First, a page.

Eventually the operators will be able to control processes at both ends of the pipeline. The pipeline is 1,755 km long starting at 42” diameter, increasing to 46” diameter and reducing to 34” diameter in Turkey. Along the pipeline route will be intermediate pumping stations, intermediate pigging stations, fiscal/ custody transfer metering, pressure reduction stations and block valve stations. The crude oil is collected and stored in tanks before being dispatched to tankers via a loading jetty located at Ceyhan.
When commissioned, the pipeline, which is the largest ever built, is expected to carry one million barrels of crude oil a day from Sangachal Terminal on Azerbaijan’s Caspian coast, near Baku through Georgia to a new marine terminal at Ceyhan on Turkey’s southern Mediterranean coast.
The latest development is a major gas project for the Shah Deniz field which also includes an offshore platform and onshore terminal. The Shah Deniz condensate field lies in the Caspian Sea, about 100km south of Baku in water depths ranging from 50m to 500m. Here a gas pipeline is being constructed to supply gas to Turkey.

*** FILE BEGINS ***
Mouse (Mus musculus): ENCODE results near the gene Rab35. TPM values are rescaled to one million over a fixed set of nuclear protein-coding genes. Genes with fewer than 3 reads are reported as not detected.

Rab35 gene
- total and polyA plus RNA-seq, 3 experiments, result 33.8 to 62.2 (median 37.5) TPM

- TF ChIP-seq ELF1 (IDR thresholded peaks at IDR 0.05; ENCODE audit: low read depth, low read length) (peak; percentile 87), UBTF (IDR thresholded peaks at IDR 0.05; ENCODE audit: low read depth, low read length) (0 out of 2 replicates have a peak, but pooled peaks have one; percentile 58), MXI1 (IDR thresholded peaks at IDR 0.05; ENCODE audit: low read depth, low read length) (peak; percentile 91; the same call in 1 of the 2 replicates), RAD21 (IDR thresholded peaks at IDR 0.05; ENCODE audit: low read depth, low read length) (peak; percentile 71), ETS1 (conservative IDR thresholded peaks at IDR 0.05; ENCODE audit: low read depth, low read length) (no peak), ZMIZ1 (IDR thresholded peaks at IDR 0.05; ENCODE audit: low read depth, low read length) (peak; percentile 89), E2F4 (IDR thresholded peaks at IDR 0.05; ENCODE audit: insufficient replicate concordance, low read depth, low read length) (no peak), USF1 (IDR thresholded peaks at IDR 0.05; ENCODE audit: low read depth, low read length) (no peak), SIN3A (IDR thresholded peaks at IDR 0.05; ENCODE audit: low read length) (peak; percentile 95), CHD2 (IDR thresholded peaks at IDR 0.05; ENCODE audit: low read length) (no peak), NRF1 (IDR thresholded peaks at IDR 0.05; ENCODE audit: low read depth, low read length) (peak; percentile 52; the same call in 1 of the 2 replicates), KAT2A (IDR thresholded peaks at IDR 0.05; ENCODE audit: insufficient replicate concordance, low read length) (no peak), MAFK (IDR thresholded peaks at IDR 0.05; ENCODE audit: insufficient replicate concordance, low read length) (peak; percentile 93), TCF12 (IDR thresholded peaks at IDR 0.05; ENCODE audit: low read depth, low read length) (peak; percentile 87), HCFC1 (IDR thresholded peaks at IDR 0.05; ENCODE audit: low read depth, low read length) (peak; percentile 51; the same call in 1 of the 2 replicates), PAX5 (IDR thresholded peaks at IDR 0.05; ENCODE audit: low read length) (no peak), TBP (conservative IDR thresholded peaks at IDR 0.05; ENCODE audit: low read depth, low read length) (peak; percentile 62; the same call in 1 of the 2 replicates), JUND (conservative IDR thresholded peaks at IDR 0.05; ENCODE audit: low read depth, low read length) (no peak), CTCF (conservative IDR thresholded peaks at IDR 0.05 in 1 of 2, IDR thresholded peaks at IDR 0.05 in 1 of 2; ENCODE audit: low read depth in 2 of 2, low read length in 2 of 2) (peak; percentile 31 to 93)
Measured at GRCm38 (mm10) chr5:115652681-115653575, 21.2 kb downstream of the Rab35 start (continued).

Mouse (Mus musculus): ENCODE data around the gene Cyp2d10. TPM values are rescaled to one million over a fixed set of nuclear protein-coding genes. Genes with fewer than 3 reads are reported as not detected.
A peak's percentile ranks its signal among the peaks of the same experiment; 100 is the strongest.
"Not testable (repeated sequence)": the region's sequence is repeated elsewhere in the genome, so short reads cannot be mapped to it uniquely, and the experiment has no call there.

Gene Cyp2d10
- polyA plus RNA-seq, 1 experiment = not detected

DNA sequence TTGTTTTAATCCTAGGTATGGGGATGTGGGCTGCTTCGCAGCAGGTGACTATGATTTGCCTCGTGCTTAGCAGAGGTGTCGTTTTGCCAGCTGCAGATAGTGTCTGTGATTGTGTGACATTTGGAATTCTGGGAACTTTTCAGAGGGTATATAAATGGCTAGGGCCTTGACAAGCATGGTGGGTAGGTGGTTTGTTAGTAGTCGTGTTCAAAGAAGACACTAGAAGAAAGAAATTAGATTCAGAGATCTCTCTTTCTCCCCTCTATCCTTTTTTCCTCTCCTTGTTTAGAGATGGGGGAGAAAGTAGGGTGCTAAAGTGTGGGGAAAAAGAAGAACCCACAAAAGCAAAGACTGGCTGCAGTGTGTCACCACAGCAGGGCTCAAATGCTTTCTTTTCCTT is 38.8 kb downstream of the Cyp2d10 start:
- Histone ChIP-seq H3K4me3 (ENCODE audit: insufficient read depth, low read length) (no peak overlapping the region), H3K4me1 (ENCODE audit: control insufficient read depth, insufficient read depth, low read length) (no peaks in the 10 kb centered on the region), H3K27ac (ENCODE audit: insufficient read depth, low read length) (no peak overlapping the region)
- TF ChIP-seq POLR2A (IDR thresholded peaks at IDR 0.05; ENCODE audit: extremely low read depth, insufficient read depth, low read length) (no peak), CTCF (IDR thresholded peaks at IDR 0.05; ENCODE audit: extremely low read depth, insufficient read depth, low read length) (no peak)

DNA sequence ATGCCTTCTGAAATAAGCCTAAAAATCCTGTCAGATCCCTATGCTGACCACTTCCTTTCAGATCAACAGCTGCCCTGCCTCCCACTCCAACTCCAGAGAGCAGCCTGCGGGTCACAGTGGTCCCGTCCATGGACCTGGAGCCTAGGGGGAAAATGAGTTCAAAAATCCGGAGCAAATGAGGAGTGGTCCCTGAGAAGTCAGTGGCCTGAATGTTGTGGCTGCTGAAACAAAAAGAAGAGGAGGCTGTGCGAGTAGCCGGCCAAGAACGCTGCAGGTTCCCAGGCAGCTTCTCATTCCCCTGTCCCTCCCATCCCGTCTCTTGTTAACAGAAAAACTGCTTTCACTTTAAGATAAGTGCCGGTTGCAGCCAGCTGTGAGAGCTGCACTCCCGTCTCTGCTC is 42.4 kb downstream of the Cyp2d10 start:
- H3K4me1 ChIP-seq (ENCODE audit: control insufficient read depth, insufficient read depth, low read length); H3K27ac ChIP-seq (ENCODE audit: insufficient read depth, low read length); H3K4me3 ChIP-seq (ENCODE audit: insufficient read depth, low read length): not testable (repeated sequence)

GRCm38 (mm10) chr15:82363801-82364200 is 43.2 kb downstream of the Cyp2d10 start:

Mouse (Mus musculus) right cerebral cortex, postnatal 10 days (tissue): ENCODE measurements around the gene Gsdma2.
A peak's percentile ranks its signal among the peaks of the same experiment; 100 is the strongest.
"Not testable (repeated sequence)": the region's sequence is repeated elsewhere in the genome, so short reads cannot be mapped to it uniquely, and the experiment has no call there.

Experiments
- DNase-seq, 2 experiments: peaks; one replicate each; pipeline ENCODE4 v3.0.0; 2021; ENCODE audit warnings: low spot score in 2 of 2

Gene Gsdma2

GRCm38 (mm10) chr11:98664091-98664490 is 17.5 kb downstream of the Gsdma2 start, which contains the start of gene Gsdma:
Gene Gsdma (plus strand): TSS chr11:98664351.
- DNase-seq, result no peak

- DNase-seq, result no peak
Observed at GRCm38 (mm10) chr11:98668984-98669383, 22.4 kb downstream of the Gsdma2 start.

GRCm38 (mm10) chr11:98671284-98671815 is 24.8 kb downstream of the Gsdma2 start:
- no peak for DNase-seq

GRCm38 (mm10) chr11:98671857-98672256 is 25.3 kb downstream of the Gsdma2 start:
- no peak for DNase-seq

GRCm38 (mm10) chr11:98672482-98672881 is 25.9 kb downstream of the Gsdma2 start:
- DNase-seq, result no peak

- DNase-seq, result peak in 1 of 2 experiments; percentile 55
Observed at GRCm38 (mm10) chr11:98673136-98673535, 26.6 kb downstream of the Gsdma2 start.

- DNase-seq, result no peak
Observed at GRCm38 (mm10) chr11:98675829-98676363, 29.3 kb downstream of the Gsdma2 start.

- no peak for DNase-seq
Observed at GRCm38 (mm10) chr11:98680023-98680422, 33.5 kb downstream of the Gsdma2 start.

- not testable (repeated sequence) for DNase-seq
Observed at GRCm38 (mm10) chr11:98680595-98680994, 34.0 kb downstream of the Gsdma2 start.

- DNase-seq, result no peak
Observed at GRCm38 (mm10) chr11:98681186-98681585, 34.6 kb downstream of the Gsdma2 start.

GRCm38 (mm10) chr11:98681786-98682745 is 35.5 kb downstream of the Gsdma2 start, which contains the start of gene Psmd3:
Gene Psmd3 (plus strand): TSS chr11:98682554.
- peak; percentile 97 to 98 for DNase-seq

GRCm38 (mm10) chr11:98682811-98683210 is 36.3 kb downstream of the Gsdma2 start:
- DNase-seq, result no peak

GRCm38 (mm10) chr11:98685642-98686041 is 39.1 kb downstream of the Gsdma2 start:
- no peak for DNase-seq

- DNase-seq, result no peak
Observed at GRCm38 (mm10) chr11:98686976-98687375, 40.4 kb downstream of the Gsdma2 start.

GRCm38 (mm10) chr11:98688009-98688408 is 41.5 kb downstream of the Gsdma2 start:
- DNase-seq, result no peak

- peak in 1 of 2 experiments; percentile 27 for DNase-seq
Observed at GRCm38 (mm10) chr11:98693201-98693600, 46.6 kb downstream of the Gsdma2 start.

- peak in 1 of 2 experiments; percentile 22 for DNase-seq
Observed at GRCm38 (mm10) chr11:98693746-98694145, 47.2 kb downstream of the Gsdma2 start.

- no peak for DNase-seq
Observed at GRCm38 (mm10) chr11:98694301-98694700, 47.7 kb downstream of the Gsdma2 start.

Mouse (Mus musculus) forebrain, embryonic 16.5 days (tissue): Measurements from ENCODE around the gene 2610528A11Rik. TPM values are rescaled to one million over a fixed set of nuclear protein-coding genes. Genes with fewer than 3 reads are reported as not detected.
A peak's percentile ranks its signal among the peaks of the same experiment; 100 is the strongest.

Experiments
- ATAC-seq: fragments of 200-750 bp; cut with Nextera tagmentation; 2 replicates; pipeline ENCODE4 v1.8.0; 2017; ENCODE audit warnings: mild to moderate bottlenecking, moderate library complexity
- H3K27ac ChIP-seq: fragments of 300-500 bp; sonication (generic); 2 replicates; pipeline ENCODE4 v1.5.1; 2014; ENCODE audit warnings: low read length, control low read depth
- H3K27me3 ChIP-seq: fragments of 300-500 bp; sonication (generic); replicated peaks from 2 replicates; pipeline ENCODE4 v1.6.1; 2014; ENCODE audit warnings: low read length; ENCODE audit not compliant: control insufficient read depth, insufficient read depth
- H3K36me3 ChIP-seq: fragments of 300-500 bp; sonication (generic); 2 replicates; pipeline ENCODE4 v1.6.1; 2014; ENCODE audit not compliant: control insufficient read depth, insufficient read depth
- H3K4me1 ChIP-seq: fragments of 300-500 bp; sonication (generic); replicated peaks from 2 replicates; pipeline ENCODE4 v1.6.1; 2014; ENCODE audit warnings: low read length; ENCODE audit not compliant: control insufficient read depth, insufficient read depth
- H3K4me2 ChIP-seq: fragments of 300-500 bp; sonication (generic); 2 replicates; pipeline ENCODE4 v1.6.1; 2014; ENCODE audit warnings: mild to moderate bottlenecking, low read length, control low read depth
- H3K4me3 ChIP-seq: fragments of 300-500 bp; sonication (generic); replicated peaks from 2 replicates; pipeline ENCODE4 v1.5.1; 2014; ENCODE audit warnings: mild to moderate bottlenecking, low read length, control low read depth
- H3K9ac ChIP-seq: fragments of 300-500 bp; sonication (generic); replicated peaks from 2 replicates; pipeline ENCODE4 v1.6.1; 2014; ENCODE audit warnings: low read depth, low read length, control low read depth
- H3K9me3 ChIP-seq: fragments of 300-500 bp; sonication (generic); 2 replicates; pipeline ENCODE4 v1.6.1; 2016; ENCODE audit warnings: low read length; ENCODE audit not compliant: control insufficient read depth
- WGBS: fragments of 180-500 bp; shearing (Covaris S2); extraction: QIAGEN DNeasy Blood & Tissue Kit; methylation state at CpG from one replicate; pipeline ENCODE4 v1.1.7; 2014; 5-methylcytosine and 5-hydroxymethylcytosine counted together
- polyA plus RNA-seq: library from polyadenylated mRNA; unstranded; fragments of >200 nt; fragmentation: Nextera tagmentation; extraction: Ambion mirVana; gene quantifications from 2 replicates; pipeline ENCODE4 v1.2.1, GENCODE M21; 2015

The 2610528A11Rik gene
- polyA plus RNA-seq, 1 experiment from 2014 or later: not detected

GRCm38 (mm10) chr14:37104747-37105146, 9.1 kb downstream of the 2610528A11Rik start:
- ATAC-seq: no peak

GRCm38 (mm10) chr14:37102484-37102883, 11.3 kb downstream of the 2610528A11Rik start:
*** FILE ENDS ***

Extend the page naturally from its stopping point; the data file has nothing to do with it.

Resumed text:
ABB is also supplying equipment to this part of the gas project including an integrated control and safety system (ICSS) for the new onshore gas terminal and offshore platform and the associated South Caucaus Pipeline (SCP).
This terminal will comprise two, 50% gas trains and is designed to produce 900mmscfd of sales gas into the SCP export pipeline.
Meanwhile, offshore, ABB is supplying another ICSS for the gas production and drilling platform.
The ICSS architecture for both the terminal and the platform installation comprises a number of standard PC hardware nodes, loaded with Windows 2000 based Operate IT operator workstation software and proprietary Control IT process controllers, safety controllers and I/O products connected together using standard Ethernet networks in a bus type topology.